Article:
Union officals are not the only well-paid school educrats in NYC.
It pays to be a school custodian. Just ask Martin Fogarty. Fogarty pulled down $177,195 last year making sure Public School 125 in Morningside Heights stayed neat and tidy - while doing stints at a half-dozen other schools.That made him the highest-paid school custodian last year, earning more than anyone in the city Education Department except Schools Chancellor Joel Klein and first Deputy Diana Lam.
Fogarty was among scores of custodians who were able to take home hefty paychecks thanks to a sweetheart contract that lets members of Local 891 of the International Union of Operating Engineers collect two salaries - doing two jobs at once, often within a normal nine-hour day. The contract allows custodians to earn a second salary for taking care of a neighboring school that lacks a custodian of its own. The more schools a custodian can juggle, the more money he makes.
In fact the New York Daily News lists the top ten paid custodians with the lowest salary a whopping $162,929. No wonder the bathrooms are filthy. And apparently, Joel Klein and crew recognize the privatization opportunity here:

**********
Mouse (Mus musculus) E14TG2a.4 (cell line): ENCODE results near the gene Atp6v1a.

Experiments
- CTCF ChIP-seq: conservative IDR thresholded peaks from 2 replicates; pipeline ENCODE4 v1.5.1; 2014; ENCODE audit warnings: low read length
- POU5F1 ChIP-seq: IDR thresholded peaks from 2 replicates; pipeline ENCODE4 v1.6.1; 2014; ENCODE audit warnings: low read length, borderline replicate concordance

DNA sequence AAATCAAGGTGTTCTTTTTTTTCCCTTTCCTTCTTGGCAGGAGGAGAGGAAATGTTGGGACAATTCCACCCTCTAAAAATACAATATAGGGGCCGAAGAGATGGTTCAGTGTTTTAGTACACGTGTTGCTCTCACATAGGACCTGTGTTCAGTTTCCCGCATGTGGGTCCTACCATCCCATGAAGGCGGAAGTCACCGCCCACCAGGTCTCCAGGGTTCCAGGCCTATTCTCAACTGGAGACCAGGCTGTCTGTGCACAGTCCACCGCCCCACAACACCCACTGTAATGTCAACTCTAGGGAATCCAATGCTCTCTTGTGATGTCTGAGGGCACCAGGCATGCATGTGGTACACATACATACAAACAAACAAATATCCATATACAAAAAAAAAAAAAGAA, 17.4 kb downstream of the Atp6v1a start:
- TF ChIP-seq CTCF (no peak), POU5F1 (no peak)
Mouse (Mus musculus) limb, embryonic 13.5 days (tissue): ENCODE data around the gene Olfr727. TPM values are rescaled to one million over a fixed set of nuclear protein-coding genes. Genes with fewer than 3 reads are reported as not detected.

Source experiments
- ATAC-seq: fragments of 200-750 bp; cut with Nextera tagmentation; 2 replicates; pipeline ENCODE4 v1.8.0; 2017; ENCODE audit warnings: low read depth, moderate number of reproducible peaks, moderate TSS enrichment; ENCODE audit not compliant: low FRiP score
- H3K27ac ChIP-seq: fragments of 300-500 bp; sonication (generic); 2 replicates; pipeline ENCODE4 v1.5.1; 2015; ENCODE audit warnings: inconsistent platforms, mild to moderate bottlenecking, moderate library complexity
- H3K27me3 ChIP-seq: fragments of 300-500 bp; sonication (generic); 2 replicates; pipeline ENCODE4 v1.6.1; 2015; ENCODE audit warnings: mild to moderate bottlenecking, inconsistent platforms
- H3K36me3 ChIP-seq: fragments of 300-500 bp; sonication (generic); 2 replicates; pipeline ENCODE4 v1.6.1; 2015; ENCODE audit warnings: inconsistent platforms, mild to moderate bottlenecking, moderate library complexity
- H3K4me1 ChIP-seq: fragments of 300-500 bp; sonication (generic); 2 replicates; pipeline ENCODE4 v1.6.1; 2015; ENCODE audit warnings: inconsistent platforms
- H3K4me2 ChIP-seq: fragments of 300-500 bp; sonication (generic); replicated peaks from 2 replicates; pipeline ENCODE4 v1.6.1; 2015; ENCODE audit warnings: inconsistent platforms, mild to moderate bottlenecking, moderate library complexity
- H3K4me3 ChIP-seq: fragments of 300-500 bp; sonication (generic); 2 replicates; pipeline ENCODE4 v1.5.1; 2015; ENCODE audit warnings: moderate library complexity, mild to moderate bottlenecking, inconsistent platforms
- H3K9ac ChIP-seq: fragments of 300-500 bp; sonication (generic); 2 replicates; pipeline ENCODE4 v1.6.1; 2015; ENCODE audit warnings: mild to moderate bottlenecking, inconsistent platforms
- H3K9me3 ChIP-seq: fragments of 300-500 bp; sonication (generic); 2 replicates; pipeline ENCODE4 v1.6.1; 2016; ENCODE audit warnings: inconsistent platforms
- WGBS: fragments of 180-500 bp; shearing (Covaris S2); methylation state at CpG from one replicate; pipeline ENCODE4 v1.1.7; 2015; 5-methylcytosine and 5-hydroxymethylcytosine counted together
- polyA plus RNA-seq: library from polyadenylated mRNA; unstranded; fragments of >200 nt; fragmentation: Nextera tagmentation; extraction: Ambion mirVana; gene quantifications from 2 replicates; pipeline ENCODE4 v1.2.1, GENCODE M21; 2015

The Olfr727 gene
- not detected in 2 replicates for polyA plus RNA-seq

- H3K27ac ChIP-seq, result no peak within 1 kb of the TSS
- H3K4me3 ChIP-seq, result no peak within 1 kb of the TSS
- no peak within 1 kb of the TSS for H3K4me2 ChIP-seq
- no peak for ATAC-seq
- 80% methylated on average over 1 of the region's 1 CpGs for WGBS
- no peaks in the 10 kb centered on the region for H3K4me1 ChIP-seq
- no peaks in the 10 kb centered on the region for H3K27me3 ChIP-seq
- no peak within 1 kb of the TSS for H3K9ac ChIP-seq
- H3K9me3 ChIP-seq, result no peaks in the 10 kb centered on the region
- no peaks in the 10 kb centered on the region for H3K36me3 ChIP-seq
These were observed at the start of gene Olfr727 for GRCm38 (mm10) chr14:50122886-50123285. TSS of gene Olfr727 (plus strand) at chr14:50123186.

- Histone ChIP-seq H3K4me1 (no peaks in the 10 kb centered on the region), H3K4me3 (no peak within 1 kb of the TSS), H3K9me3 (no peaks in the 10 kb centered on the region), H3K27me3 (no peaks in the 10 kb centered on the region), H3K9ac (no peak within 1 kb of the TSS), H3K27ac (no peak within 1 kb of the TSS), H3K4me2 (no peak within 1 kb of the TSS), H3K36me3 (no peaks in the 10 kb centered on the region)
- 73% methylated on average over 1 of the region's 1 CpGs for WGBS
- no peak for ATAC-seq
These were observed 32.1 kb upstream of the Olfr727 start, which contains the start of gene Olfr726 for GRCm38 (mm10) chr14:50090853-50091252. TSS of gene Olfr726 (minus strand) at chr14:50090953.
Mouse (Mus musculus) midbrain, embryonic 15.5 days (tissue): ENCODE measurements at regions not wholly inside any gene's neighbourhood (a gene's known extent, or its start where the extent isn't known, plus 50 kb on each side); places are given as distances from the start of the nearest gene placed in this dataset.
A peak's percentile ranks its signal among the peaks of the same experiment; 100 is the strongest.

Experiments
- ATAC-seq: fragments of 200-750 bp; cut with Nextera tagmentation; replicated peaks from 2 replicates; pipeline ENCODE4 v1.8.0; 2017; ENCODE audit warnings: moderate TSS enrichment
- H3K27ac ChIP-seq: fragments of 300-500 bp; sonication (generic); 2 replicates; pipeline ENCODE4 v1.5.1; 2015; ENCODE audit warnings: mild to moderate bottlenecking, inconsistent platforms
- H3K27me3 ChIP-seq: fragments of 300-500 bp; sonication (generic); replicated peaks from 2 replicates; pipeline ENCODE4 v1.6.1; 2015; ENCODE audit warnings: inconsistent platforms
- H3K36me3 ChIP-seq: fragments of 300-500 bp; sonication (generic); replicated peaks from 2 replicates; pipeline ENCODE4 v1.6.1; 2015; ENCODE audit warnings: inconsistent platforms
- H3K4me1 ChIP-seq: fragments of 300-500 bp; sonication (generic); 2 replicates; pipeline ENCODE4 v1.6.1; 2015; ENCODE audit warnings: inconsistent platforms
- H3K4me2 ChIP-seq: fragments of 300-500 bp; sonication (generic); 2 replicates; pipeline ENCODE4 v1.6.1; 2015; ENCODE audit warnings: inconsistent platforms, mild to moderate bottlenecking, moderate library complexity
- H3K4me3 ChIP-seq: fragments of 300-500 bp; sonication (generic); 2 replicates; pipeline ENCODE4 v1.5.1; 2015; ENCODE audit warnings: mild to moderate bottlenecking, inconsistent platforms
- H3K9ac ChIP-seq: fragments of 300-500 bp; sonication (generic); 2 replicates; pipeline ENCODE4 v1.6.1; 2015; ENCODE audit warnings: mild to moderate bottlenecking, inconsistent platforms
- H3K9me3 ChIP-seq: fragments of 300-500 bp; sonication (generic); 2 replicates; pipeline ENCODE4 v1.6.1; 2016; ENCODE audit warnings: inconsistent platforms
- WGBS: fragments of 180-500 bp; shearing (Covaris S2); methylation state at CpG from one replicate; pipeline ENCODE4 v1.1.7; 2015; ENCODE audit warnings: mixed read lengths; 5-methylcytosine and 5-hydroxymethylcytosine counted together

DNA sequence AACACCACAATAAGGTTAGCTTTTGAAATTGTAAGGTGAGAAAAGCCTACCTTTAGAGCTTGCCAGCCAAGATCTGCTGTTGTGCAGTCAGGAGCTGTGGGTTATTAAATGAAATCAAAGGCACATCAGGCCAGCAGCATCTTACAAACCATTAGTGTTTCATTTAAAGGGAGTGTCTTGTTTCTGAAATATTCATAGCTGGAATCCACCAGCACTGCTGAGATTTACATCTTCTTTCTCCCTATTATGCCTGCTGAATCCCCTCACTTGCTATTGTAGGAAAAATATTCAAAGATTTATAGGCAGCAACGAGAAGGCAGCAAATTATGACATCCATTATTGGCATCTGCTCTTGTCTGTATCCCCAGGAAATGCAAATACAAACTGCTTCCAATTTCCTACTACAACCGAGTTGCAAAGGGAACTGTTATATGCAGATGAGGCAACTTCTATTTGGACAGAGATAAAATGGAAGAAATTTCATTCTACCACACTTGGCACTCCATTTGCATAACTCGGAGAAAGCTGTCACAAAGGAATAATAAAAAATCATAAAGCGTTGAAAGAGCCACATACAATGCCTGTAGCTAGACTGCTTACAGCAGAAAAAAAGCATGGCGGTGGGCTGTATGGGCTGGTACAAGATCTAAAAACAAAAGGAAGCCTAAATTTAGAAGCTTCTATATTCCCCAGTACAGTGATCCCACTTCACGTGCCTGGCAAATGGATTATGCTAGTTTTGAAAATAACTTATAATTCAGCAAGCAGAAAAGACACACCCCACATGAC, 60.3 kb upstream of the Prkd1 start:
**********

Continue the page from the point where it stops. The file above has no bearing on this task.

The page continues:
This summer, officials plan to seek private contractors to take over custodial duties at a cluster of 40 or more schools. Josephine Santiago, principal of PS 169 in Brooklyn, is one beneficiary of privatization. Her Sunset Park school had a revolving door of subs for the three years it lacked a permanent custodian. "It was a nightmare," Santiago said. "Some temporary custodians were great, some were terrible, but no one stayed and nothing got done." Life got better when a private company, Johnsons Controls, took over custodial services last June. The company hired a member of PS 169's custodial crew as its new building manager. "The school sparkles. But it's not the company, it's the man they hired," Santiago said. "This is his school. He has pride in it. He's not going anywhere."
Santiago sounds nice, but she's wrong. It has everything to do with the company. The school sparkles because the company will lose the contract if it doesn't.